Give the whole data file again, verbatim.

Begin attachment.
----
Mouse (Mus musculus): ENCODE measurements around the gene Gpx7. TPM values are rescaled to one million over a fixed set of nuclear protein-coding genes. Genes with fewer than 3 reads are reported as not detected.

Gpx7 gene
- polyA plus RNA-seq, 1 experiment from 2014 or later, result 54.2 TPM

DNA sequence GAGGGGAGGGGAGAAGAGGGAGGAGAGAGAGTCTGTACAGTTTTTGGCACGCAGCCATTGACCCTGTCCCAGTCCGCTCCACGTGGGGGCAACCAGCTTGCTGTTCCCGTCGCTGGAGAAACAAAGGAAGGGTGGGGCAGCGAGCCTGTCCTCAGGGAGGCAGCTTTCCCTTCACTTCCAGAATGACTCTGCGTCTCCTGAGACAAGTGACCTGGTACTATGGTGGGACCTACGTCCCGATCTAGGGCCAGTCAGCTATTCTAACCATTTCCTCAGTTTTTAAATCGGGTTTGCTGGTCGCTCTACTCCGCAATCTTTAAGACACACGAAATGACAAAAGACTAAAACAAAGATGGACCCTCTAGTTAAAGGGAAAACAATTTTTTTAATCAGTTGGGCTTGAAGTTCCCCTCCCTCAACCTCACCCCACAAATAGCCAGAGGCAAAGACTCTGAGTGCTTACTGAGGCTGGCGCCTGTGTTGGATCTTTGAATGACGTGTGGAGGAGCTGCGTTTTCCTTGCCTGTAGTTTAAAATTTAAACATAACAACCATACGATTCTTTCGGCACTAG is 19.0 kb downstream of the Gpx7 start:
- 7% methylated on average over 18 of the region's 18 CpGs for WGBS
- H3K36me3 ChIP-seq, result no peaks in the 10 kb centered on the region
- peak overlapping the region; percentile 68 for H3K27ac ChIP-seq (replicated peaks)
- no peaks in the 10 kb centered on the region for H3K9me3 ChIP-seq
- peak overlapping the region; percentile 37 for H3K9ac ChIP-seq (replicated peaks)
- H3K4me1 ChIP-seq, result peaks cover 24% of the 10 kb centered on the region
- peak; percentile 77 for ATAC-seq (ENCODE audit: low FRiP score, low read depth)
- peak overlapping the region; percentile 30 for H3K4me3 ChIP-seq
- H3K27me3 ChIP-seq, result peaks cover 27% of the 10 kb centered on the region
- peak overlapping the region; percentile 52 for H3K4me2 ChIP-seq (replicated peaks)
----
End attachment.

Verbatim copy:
Mouse (Mus musculus): ENCODE measurements around the gene Gpx7. TPM values are rescaled to one million over a fixed set of nuclear protein-coding genes. Genes with fewer than 3 reads are reported as not detected.

Gpx7 gene
- polyA plus RNA-seq, 1 experiment from 2014 or later, result 54.2 TPM

DNA sequence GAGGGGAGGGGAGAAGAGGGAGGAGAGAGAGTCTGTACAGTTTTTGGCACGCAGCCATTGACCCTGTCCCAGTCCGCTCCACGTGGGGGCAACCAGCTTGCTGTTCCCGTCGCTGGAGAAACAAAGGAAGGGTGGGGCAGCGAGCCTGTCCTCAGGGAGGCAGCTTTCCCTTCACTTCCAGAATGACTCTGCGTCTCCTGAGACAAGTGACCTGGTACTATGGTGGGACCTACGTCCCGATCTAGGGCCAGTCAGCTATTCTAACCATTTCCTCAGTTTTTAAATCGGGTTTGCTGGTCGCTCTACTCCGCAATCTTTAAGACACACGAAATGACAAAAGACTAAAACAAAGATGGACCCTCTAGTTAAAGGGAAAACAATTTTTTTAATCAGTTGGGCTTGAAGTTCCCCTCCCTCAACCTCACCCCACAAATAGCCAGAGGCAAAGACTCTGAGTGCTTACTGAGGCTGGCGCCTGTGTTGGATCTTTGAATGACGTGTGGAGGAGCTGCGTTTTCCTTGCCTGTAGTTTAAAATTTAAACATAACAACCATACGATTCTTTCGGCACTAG is 19.0 kb downstream of the Gpx7 start:
- 7% methylated on average over 18 of the region's 18 CpGs for WGBS
- H3K36me3 ChIP-seq, result no peaks in the 10 kb centered on the region
- peak overlapping the region; percentile 68 for H3K27ac ChIP-seq (replicated peaks)
- no peaks in the 10 kb centered on the region for H3K9me3 ChIP-seq
- peak overlapping the region; percentile 37 for H3K9ac ChIP-seq (replicated peaks)
- H3K4me1 ChIP-seq, result peaks cover 24% of the 10 kb centered on the region
- peak; percentile 77 for ATAC-seq (ENCODE audit: low FRiP score, low read depth)
- peak overlapping the region; percentile 30 for H3K4me3 ChIP-seq
- H3K27me3 ChIP-seq, result peaks cover 27% of the 10 kb centered on the region
- peak overlapping the region; percentile 52 for H3K4me2 ChIP-seq (replicated peaks)